Wednesday, 13 February 2013

two exhibitions and a railway station

Today was forecast to be as cold as yesterday was, so I went to London to look at some exhibitions, reasoning that as I hadn't liked working in the garden yesterday, I wouldn't like it any better today, and might as well use the time productively to catch things I knew I wanted to see.  It was jolly cold in London too, so much so that coming inside from the street I found it difficult to speak when buying my tickets, and my lunch.  London was shrouded in a dismal, grey mist, and anyone who spent nearly thirty quid booking their trip up the Shard will have been sadly disappointed.

My first stop was The Northern Renaissance: Durer to Holbein at The Queen's Gallery.  This is absolutely excellent, and it is on until 14 April, so you have plenty of time to go and see it.  I've never yet been to a dud exhibition at The Queen's Gallery, presumably because The Queen owns a splendid collection of artworks.  Also Her Majesty employs a good curator, who writes interesting and useful captions for every picture, in the same style as they use at The National Portrait Gallery, a place I adore.  My particular favourites were the three Cranachs, a masterly self-portrait and accompanying portrait of the artist's second wife by somebody whose name I've already forgotten, and a lovely little Durer sketch of a hound, but you can have your own.  If you buy your ticket at the gallery itself and get it stamped on the way out it gives you free readmission for a year.  It was very cold in the gallery's entrance lobby, and the security staff were wearing strange blue capes over the rest of their uniforms.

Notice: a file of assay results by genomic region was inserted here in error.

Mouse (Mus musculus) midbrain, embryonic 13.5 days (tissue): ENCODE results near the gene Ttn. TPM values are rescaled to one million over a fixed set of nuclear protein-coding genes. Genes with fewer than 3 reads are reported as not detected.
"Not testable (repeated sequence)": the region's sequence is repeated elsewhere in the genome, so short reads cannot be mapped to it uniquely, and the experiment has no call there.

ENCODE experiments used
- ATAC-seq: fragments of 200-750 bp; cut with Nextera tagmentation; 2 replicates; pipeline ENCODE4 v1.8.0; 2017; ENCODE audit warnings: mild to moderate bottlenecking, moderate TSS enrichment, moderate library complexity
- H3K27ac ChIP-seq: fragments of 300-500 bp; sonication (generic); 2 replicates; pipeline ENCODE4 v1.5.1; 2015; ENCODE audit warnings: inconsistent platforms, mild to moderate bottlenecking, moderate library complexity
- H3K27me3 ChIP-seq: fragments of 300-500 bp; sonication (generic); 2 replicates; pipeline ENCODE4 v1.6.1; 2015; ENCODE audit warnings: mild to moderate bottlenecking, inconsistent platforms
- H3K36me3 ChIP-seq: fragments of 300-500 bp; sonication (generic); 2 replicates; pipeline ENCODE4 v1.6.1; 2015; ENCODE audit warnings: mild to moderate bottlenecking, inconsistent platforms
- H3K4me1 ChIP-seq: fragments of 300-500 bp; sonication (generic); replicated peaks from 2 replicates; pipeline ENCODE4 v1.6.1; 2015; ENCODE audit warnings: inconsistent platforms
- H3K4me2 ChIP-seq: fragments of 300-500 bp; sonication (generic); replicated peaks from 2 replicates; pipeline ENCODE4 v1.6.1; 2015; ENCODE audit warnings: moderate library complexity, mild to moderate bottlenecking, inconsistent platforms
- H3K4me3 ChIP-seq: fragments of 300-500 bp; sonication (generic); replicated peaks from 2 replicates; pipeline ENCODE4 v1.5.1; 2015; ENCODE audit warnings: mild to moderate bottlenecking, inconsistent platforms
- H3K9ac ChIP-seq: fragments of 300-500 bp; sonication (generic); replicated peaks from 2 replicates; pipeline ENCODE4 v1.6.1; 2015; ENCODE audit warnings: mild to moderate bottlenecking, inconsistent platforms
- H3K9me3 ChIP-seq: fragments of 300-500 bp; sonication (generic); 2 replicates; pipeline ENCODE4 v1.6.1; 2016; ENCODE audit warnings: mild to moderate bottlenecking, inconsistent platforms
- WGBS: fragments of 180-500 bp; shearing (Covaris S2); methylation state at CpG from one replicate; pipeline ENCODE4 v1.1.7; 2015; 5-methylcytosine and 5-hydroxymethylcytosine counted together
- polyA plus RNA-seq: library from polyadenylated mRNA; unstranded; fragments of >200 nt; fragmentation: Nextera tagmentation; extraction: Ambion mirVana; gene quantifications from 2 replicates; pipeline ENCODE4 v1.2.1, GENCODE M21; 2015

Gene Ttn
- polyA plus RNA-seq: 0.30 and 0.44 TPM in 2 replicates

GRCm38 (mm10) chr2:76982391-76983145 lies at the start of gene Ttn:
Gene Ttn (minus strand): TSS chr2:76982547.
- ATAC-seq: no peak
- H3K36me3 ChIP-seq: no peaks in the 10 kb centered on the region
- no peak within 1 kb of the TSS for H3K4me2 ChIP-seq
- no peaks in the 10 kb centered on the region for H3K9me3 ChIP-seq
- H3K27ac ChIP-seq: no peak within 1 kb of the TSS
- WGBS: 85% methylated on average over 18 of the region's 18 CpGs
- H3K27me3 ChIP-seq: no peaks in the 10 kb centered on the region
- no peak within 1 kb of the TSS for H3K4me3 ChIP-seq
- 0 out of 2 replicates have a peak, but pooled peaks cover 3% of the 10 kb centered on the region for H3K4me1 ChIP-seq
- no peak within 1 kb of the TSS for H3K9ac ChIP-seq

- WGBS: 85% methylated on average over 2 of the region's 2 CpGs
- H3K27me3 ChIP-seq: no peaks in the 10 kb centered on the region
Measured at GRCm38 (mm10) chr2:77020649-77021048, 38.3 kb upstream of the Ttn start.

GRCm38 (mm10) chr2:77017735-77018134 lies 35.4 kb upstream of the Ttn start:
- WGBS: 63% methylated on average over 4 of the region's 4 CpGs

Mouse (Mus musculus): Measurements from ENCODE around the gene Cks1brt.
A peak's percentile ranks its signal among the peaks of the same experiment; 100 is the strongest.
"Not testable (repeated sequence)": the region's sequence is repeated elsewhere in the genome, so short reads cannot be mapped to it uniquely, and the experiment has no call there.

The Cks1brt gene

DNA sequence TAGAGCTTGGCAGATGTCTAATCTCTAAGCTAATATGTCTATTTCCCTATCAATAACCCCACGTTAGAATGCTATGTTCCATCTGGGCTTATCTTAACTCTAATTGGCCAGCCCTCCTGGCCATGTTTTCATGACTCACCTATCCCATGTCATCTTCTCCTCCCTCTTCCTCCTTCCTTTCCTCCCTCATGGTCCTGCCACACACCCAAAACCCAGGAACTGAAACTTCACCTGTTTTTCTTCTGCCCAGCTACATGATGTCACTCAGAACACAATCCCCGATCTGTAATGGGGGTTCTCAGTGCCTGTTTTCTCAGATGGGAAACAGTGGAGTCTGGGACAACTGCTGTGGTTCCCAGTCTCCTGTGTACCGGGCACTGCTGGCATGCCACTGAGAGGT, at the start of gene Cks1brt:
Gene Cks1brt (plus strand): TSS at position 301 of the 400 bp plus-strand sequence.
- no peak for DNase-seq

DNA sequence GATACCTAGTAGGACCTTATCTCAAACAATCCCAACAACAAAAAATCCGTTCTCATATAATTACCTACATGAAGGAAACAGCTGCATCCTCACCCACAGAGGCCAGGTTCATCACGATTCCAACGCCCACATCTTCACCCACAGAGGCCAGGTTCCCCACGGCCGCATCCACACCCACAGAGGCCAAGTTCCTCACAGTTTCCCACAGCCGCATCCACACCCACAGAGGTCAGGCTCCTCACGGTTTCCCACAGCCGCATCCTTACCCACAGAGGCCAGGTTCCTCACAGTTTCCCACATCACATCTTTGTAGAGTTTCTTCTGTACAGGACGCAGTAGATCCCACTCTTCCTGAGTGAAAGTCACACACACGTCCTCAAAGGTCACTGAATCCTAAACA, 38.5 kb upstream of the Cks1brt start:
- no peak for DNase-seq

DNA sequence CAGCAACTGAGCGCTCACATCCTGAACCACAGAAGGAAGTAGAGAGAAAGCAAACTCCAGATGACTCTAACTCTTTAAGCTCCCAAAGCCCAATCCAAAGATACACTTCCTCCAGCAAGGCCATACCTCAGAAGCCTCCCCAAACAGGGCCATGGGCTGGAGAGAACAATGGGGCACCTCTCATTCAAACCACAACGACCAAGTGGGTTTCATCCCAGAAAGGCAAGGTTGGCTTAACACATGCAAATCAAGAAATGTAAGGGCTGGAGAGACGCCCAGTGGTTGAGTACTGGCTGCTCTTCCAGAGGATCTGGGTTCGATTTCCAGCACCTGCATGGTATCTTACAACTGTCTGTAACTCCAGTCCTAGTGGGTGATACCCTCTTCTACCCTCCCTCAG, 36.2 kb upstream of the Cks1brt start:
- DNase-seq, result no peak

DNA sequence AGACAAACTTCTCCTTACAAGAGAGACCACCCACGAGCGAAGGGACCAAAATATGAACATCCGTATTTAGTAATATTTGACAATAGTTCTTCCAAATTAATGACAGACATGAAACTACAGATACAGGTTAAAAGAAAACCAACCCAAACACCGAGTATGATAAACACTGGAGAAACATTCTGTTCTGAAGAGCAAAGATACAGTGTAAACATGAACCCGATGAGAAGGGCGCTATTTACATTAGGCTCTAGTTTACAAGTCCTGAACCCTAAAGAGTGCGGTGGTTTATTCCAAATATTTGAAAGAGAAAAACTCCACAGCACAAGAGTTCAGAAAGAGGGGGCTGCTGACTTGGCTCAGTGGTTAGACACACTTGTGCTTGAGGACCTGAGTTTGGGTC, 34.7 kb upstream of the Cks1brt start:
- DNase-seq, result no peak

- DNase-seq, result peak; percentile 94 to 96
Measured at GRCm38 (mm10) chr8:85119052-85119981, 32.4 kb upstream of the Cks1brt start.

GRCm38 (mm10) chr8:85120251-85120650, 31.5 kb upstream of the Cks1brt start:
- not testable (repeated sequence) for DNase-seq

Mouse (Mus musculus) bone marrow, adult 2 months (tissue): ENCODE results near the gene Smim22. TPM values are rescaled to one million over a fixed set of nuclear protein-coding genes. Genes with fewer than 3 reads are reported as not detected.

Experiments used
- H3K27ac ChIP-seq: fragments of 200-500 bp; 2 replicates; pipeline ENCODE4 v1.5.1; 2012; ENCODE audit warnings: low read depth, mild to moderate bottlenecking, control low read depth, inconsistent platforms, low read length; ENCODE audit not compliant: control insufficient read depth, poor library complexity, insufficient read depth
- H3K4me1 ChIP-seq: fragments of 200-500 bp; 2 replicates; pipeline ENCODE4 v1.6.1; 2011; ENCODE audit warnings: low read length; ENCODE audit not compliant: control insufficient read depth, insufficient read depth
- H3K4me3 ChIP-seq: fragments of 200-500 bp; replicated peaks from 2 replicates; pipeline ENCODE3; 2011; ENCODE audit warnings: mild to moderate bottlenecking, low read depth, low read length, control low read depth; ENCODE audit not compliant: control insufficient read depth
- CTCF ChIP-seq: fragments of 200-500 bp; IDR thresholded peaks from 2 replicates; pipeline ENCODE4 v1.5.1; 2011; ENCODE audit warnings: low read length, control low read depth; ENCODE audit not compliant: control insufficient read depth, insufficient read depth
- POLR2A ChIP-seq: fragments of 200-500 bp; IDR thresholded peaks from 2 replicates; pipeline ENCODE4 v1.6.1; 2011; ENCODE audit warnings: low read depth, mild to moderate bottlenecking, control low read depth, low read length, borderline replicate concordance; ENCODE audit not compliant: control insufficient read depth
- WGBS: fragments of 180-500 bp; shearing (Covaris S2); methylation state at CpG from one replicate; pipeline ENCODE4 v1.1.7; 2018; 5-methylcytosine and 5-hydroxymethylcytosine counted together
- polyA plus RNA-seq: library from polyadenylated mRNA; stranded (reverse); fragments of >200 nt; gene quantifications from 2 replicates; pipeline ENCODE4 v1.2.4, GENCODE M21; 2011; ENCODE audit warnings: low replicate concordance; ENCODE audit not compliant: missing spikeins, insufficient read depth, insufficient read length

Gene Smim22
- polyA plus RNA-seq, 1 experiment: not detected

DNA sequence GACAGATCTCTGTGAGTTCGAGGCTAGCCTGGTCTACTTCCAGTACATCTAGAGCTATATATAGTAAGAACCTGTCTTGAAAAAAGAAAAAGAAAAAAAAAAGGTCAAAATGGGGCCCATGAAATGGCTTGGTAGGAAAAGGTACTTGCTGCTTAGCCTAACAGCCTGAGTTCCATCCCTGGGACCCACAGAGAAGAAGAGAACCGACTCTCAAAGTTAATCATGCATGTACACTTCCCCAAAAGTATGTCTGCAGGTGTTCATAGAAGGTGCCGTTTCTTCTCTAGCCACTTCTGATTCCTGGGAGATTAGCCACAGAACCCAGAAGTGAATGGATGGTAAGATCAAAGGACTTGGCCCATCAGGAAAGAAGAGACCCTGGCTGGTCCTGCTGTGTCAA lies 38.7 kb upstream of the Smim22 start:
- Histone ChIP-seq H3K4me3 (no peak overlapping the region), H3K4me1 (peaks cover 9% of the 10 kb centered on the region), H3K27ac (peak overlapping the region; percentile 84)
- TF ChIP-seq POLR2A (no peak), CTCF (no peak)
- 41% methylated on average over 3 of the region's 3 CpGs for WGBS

My second port of call was The British Library, via King's Cross, where I wanted to look at the new western concourse.  It is Europe's largest single-span station structure, and very impressive, a great glass latticework like the cap of a giant mushroom radiating out from an impossibly small stalk of columns.  The impression of space is slightly diminished by the fact that part of the dome is occupied by shops and restaurants, but I suppose it is a working railway station, and people need somewhere to shop, and eat, and Network Rail wants the rental income.  It is still marvellously uncluttered.

The British Library is showing Mughal India: art, culture and empire, which runs until 2 April, so again you have plenty of time to go and see it.  There are some wonderful objects, mainly books and pictures, as you'd expect in a library.  It is not especially clearly laid out as an exhibition, certainly not compared to similar shows at The British Museum, and there is a distinct lack of signposts about what order you are supposed to walk around in, so that at one point I found myself looking at portraits of all the Mughal emperors in reverse chronological order.  The Mughal succession was a bloodthirsty affair, making most English dynastic politics since the Wars of the Roses appear comparatively benign, but the Mughal emperors combined their tactics of murdering their brothers and imprisoning their fathers on their way to the throne with a great passion for art and literature.  If you don't read Persian script then the pictures are honestly more interesting than the manuscripts, after a while.  My favourites by a whisker were the animal pictures, in particular the squirrels chasing each other up a tree, but the seventeenth century portraits came a close second.  You can see how European iconography and perspective techniques gradually enter the Mughal artistic vocabulary, particularly if you manage to look at the paintings in chronological order, which I didn't.  A National Art Pass gives you half price admission.

Then I came home.  It was simply too cold to be wandering about.  I didn't take my leather coat off all day, even indoors.

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